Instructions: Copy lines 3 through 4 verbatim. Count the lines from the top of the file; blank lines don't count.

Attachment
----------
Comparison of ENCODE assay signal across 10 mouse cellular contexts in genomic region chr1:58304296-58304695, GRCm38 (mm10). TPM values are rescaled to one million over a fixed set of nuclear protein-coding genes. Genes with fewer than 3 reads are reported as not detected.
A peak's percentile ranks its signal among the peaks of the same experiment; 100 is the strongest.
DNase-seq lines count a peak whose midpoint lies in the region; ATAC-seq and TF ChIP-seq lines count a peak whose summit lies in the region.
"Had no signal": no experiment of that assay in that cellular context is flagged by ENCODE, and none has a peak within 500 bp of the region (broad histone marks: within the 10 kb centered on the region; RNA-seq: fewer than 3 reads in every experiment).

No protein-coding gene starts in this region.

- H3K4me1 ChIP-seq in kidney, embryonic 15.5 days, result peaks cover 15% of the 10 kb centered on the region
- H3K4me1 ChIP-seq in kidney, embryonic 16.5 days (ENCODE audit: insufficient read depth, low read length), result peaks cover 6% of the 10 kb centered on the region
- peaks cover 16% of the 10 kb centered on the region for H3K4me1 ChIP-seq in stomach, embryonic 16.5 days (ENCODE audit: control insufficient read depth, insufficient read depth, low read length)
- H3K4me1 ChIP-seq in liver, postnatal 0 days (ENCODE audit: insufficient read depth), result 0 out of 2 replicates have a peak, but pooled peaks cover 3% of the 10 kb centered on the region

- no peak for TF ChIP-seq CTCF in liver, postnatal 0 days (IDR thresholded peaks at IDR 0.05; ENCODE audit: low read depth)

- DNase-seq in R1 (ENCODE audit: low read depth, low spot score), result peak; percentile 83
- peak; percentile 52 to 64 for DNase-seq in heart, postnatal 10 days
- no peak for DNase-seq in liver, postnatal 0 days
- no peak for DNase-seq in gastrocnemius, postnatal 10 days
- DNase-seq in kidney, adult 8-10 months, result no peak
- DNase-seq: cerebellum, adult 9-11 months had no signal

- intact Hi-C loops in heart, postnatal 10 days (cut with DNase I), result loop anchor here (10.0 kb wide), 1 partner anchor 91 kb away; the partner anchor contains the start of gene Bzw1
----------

DNase-seq lines count a peak whose midpoint lies in the region; ATAC-seq and TF ChIP-seq lines count a peak whose summit lies in the region.
"Had no signal": no experiment of that assay in that cellular context is flagged by ENCODE, and none has a peak within 500 bp of the region (broad histone marks: within the 10 kb centered on the region; RNA-seq: fewer than 3 reads in every experiment).